Gum disease is an extremely common condition that affects nearly half of all adults in the United States. During the early stages – also known as gingivitis – the symptoms of gum disease are mild, and it may be possible to reverse them with improved oral hygiene habits and regular dental cleanings. But when gum disease is not treated in time, it can eventually turn into periodontitis, which requires more complex care. Our in-house periodontist can prevent your gum disease from growing any worse with scaling and root planing, which are collectively known as a deep cleaning. Call us if you notice any bleeding or swelling that could be signs of a gum infection.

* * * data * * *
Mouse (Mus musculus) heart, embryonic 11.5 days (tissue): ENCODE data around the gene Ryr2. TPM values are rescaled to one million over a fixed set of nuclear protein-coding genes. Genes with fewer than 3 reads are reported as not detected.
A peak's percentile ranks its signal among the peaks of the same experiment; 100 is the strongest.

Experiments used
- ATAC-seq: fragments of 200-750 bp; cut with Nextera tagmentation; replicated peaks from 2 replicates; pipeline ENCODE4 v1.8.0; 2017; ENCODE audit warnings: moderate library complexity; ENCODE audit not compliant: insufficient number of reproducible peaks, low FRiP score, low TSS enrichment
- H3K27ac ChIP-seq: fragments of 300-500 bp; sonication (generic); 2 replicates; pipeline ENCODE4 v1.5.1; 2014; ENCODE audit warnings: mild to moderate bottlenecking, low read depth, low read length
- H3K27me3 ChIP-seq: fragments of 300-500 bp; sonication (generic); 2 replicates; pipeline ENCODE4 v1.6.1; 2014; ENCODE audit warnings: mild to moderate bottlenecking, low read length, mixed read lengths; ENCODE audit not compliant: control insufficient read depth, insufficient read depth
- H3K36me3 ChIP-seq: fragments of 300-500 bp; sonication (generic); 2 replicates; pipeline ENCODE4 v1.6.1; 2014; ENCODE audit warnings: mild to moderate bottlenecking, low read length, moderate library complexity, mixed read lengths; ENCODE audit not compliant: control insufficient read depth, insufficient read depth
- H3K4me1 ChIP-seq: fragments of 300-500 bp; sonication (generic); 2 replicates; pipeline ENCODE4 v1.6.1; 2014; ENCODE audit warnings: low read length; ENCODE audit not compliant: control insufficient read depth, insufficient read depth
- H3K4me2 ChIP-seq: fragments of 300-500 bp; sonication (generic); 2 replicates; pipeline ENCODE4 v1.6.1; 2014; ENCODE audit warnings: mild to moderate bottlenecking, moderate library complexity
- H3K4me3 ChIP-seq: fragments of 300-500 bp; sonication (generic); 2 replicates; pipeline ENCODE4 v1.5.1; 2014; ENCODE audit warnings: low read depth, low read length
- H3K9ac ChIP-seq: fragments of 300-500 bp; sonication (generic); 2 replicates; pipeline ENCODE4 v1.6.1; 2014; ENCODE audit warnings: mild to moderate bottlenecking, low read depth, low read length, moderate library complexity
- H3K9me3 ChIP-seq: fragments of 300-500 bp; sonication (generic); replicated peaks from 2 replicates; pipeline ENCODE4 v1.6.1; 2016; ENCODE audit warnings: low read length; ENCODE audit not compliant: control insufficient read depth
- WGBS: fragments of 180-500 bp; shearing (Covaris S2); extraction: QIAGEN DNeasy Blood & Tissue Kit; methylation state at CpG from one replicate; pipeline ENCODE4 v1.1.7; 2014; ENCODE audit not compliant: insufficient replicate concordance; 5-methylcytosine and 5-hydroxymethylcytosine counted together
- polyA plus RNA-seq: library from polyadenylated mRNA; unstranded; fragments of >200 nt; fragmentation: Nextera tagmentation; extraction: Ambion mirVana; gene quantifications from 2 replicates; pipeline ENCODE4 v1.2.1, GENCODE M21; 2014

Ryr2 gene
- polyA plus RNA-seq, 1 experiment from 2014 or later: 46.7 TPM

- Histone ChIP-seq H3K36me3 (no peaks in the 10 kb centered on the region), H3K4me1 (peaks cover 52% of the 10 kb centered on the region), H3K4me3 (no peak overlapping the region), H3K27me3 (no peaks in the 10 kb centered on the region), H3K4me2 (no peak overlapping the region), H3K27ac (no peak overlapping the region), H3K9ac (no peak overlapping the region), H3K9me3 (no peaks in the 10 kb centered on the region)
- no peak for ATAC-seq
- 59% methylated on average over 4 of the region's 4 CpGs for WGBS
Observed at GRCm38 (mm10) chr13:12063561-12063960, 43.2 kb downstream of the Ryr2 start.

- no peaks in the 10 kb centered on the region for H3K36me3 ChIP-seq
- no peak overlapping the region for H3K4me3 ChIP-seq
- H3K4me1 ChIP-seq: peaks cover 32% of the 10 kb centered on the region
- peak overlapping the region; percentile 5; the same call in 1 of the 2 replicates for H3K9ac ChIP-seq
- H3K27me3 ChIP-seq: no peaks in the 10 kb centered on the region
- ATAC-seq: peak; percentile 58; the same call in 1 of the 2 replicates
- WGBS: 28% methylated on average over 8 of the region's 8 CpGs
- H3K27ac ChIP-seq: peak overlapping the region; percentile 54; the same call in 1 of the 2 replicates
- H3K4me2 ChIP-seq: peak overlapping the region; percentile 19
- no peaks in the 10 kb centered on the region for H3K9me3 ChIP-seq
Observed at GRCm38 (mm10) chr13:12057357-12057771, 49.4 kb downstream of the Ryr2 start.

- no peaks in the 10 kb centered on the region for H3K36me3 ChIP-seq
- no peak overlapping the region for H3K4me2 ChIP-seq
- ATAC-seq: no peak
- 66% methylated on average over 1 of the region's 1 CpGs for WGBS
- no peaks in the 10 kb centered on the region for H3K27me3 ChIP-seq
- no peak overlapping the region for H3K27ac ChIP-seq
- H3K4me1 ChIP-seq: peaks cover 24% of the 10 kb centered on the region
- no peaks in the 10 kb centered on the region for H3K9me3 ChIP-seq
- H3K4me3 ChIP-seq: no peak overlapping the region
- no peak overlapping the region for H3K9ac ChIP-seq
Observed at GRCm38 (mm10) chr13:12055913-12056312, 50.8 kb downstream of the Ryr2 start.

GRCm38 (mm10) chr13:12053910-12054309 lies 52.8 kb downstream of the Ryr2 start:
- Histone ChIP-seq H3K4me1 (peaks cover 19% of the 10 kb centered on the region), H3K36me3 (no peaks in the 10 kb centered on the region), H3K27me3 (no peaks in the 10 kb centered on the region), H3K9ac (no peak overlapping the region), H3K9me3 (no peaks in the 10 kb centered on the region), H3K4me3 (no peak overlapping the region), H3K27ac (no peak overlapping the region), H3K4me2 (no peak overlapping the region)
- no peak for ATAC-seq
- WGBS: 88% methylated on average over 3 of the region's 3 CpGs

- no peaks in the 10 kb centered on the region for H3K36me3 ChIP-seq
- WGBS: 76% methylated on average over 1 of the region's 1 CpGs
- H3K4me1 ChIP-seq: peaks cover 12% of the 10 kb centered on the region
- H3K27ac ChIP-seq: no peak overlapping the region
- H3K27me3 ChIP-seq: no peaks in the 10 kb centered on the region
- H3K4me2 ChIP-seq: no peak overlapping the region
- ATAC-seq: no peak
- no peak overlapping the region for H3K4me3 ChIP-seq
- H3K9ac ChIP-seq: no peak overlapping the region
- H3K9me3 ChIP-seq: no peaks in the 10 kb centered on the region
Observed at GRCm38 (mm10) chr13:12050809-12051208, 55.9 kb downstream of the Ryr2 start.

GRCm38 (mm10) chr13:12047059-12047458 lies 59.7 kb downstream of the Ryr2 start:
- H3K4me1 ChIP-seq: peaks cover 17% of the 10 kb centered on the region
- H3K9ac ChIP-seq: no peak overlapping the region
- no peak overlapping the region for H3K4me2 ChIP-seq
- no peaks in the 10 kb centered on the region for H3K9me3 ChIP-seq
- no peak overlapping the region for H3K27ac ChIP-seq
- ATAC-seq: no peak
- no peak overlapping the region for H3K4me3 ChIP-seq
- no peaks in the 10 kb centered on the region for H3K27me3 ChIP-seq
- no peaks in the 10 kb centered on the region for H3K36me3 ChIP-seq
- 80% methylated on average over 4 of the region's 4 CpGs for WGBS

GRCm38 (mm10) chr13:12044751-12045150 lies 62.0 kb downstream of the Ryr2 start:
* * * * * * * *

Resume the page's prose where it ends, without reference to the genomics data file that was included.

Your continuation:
To confirm that scaling and root planing are required, our periodontist will use X-rays and other forms of digital imaging to determine whether scaling and root planing are required. If gum disease has already reached the periodontitis stage, scaling and root planing may be necessary. Common symptoms that could potentially indicate a need for scaling and root planing include:
The deep cleaning process begins with scaling, which involves the removal of plaque and tartar that has accumulated around the teeth and in the pockets of the gums. Once harmful bacteria have been removed, root planing can be performed. This involves smoothing out the roots of the teeth, which creates a surface that bacteria cannot adhere to as easily. Root planing also has the benefit of helping the gum tissue heal properly so that it can be reattached to the teeth.
Scaling and root planing can be completed in as little as one or two appointments, but more severe cases of gum disease may require multiple treatments. The mouth may be numbed with local anesthesia, and sedation can be administered to patients who are nervous or unable to sit still for long periods of time.